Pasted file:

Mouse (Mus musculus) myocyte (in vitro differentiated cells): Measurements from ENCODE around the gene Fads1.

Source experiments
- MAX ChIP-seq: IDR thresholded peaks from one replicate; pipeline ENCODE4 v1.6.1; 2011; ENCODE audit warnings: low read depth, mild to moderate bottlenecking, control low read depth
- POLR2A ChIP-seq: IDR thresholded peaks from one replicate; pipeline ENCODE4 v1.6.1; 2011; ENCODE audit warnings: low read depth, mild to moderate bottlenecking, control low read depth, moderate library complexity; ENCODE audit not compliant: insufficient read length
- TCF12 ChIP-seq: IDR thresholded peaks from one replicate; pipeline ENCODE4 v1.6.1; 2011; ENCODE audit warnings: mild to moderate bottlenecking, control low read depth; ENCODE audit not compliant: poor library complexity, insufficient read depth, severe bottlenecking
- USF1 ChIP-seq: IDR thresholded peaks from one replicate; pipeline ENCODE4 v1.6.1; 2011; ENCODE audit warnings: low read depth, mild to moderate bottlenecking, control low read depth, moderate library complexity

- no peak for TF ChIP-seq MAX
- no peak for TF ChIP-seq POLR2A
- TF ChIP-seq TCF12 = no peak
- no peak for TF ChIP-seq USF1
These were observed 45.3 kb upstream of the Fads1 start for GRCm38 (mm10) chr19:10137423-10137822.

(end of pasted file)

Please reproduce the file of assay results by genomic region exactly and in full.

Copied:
Mouse (Mus musculus) myocyte (in vitro differentiated cells): Measurements from ENCODE around the gene Fads1.

Source experiments
- MAX ChIP-seq: IDR thresholded peaks from one replicate; pipeline ENCODE4 v1.6.1; 2011; ENCODE audit warnings: low read depth, mild to moderate bottlenecking, control low read depth
- POLR2A ChIP-seq: IDR thresholded peaks from one replicate; pipeline ENCODE4 v1.6.1; 2011; ENCODE audit warnings: low read depth, mild to moderate bottlenecking, control low read depth, moderate library complexity; ENCODE audit not compliant: insufficient read length
- TCF12 ChIP-seq: IDR thresholded peaks from one replicate; pipeline ENCODE4 v1.6.1; 2011; ENCODE audit warnings: mild to moderate bottlenecking, control low read depth; ENCODE audit not compliant: poor library complexity, insufficient read depth, severe bottlenecking
- USF1 ChIP-seq: IDR thresholded peaks from one replicate; pipeline ENCODE4 v1.6.1; 2011; ENCODE audit warnings: low read depth, mild to moderate bottlenecking, control low read depth, moderate library complexity

- no peak for TF ChIP-seq MAX
- no peak for TF ChIP-seq POLR2A
- TF ChIP-seq TCF12 = no peak
- no peak for TF ChIP-seq USF1
These were observed 45.3 kb upstream of the Fads1 start for GRCm38 (mm10) chr19:10137423-10137822.